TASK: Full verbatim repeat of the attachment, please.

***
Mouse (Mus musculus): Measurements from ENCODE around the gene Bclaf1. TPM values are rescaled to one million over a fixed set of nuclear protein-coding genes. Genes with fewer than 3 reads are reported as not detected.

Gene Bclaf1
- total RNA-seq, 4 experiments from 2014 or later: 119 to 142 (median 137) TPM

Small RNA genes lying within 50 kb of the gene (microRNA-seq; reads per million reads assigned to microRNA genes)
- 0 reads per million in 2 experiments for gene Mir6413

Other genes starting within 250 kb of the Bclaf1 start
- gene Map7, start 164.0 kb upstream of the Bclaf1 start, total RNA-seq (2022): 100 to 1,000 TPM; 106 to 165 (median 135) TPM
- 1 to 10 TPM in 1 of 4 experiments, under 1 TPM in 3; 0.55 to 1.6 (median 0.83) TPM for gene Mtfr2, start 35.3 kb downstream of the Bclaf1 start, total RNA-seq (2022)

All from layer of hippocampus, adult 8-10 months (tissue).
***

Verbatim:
Mouse (Mus musculus): Measurements from ENCODE around the gene Bclaf1. TPM values are rescaled to one million over a fixed set of nuclear protein-coding genes. Genes with fewer than 3 reads are reported as not detected.

Gene Bclaf1
- total RNA-seq, 4 experiments from 2014 or later: 119 to 142 (median 137) TPM

Small RNA genes lying within 50 kb of the gene (microRNA-seq; reads per million reads assigned to microRNA genes)
- 0 reads per million in 2 experiments for gene Mir6413

Other genes starting within 250 kb of the Bclaf1 start
- gene Map7, start 164.0 kb upstream of the Bclaf1 start, total RNA-seq (2022): 100 to 1,000 TPM; 106 to 165 (median 135) TPM
- 1 to 10 TPM in 1 of 4 experiments, under 1 TPM in 3; 0.55 to 1.6 (median 0.83) TPM for gene Mtfr2, start 35.3 kb downstream of the Bclaf1 start, total RNA-seq (2022)

All from layer of hippocampus, adult 8-10 months (tissue).